As joint owners of a business, what do you do when the business relationship falls apart? And what if one owner undermines the business in the process?
In Smith v Hillier,3 Justice Paquette dealt with the situation that arises when a business relationship turns sour and the only two shareholders are at a standoff.
Bradley Smith and R. Wayne Hillier were the only shareholders of the corporation SMART! Industrial Solutions Inc. (“SMART!”). SMART! was in the business of design and installation of industrial shelving and storage systems. It also leased and serviced forklifts.
Both parties were involved in other businesses separate from SMART!. Smith owned and operated 3 businesses, including one that sold and serviced forklifts and another that was the landlord for the rental property in which SMART! operated. Hillier was a long-time sales manager for a large company, working in the area of industrial storage systems.
In general, Smith acted as the financier for SMART! and had little direct input, while Hillier, with his considerable experience in the field, maintained primary operational and day-to-day control of the business.
Based on their past experience, they assumed roles within the corporation naturally. Smith was in charge of accounting and financial operations while Hillier worked full time focusing on client relationships and business operations. Things were going well and the business had early success.
Despite its early success, friction arose between Smith and Hillier, which led to SMART!’s rapid collapse. While it is unclear how matters reached a head so quickly, there is some indication that it was related to business disagreements over SMART!’s purchase of forklifts, in particular purchases from companies other than Smith’s forklift operation.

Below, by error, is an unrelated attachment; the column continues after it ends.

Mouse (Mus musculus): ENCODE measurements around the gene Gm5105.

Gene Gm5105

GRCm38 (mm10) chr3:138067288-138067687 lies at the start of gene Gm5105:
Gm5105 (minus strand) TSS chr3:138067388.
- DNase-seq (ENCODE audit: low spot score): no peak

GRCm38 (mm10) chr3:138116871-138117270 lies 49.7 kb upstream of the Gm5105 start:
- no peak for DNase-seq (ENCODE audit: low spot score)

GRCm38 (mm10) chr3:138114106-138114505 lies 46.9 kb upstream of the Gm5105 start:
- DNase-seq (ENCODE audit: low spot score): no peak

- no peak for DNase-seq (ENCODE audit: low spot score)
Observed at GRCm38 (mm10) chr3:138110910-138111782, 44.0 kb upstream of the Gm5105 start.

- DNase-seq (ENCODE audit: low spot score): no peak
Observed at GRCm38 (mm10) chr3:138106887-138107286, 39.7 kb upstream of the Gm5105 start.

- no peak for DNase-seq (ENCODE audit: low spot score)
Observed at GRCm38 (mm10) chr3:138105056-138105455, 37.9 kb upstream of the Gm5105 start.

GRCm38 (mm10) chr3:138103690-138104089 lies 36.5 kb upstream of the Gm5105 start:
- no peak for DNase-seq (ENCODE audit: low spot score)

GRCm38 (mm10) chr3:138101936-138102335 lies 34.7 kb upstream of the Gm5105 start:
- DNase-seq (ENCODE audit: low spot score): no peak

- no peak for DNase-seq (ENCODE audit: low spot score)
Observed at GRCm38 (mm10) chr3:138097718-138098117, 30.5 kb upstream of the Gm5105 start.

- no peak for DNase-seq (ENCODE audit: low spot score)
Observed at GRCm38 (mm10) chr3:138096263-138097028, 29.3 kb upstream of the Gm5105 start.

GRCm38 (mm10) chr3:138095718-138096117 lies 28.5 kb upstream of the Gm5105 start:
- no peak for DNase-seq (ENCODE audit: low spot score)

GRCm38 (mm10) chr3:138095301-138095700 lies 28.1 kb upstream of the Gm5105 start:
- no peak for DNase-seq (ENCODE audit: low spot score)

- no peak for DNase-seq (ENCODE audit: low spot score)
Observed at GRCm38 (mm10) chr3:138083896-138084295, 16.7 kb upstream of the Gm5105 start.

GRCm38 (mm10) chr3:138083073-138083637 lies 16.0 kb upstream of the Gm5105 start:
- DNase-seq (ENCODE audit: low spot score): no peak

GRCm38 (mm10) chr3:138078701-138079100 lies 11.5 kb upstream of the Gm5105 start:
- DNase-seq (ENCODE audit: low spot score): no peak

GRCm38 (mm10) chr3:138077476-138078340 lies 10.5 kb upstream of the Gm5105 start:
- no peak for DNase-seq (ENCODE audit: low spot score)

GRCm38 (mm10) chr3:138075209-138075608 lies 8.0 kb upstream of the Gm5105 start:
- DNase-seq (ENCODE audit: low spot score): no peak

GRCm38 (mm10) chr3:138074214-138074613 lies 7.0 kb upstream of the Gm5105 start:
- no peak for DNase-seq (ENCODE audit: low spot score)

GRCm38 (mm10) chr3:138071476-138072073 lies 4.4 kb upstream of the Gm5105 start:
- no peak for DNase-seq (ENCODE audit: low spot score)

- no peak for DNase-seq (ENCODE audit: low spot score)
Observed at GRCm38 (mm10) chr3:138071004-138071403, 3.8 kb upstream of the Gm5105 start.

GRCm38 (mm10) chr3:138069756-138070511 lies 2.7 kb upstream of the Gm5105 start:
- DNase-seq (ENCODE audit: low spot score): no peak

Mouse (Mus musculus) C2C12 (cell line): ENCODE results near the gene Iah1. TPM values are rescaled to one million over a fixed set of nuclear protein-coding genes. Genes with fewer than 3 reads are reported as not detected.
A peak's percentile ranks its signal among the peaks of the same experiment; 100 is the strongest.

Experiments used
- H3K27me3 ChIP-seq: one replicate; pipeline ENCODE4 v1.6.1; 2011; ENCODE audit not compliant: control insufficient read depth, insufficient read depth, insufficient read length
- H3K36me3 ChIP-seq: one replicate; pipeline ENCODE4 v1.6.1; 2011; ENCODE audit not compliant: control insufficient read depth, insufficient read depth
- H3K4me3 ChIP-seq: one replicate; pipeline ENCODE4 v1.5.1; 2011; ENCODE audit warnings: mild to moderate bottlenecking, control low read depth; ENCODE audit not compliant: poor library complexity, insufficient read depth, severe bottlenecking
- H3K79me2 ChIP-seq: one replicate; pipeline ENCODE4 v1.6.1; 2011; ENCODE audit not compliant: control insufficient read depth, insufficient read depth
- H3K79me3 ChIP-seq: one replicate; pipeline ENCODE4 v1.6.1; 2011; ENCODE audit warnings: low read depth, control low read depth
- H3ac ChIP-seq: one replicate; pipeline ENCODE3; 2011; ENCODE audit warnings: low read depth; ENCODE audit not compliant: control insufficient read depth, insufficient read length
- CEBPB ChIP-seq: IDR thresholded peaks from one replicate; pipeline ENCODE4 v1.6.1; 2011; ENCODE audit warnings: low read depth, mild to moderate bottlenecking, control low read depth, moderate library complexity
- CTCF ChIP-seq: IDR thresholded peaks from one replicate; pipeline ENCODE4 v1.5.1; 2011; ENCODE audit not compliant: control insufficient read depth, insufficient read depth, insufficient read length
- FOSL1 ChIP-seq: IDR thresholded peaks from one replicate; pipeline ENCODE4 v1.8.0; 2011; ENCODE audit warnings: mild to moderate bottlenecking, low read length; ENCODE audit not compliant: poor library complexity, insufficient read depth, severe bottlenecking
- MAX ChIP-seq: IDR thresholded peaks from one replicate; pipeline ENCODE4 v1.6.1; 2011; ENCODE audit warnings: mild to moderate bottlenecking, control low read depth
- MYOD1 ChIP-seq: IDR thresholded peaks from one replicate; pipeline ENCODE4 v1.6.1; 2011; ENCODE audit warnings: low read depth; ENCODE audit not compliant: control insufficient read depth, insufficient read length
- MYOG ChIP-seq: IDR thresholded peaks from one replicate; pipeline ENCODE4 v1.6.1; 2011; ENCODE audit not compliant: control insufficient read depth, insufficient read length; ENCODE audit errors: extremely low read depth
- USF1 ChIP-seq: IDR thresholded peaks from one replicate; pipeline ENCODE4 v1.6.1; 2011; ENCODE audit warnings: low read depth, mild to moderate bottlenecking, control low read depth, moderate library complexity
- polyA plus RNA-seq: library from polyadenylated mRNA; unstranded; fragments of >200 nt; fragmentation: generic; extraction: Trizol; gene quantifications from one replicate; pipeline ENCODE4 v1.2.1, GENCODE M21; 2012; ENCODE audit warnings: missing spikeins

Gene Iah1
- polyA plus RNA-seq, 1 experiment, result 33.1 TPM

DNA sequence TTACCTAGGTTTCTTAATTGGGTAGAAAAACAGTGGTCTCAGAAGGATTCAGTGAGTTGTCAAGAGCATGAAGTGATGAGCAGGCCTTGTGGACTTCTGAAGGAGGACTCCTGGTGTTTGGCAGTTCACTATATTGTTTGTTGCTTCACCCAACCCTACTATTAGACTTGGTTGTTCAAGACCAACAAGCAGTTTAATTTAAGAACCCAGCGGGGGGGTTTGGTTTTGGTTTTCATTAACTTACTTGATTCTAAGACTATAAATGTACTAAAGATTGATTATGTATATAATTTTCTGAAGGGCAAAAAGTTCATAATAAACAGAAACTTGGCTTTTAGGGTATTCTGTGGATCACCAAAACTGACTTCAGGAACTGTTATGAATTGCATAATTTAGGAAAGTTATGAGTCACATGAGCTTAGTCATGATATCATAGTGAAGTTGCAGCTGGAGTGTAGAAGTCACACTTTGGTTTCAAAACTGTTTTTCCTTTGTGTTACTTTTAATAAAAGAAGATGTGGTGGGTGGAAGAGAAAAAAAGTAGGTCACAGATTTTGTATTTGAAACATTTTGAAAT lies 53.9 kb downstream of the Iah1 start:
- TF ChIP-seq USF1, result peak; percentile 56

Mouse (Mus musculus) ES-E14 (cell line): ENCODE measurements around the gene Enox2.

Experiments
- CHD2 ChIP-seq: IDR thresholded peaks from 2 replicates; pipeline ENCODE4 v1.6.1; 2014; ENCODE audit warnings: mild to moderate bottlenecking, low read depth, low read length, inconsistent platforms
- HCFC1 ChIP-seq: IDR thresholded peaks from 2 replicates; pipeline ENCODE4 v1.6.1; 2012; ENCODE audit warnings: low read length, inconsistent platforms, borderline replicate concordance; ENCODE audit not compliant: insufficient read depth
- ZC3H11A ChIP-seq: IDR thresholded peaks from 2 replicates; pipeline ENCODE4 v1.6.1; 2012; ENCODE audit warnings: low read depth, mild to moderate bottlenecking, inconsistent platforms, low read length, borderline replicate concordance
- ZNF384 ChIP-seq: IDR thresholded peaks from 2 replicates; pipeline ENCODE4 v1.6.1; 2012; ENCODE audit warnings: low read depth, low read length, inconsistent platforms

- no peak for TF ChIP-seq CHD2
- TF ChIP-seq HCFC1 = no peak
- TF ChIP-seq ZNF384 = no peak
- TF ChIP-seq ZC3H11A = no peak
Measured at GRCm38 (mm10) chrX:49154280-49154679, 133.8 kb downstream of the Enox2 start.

In April of 2014 Smith texted Hillier, “We need to have a chat. I want out or we close down the company. Friday morning 10 a.m.”.4 That initial text set into motion a series of events that included allegations that Smith:
- stole or borrowed SMART! forklifts without authorization,
- forced SMART! out of its rental space in his role as landlord,
- spied on Hillier’s email communications, and
- refused to authorize payroll and business cheques.
Smith filed numerous lawsuits against Hillier and SMART!, seeking forced purchase of his shares, damages for alleged unpaid bonuses, injunctions and specific performance of business contracts, and other relief.
Separately, Smith also applied to dissolve SMART!, which led to the decision below.
Decision of Justice Paquette
The issue before the Court was whether it was appropriate to dissolve SMART!.
The parties consented to have the company wound up (or rather dissolved, in accordance with the statutory regime in the Corporations Act). However, they could not agree on how the dissolution should take place. Smith proposed the appointment of a receiver to carry on the business until SMART! was sold as a going concern. Hillier opposed such an appointment and argued that he could liquidate SMART!’s assets and resolve its debts himself.